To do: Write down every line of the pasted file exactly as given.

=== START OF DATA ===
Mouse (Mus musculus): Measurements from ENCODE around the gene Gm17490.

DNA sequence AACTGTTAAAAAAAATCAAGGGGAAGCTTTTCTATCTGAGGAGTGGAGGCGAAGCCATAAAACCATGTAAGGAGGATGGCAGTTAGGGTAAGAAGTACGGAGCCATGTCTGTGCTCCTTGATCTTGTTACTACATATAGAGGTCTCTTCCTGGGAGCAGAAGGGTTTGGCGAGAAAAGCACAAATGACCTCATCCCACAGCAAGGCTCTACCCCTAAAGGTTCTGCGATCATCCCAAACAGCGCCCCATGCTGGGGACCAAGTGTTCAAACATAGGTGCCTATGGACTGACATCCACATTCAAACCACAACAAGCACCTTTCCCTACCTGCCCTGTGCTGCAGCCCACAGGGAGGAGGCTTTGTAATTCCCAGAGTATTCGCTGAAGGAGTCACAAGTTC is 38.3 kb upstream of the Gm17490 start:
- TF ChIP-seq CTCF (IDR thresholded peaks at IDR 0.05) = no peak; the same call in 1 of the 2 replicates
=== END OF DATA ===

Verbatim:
Mouse (Mus musculus): Measurements from ENCODE around the gene Gm17490.

DNA sequence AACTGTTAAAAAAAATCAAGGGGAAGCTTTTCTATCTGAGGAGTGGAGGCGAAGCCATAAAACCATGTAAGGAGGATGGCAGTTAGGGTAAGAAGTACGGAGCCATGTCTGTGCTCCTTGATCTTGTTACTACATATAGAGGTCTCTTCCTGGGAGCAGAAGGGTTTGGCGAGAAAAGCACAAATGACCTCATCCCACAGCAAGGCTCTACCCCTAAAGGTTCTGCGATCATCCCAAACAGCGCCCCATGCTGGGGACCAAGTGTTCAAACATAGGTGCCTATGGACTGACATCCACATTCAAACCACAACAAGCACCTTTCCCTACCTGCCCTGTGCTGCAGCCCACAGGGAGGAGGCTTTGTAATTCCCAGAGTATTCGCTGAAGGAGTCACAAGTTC is 38.3 kb upstream of the Gm17490 start:
- TF ChIP-seq CTCF (IDR thresholded peaks at IDR 0.05) = no peak; the same call in 1 of the 2 replicates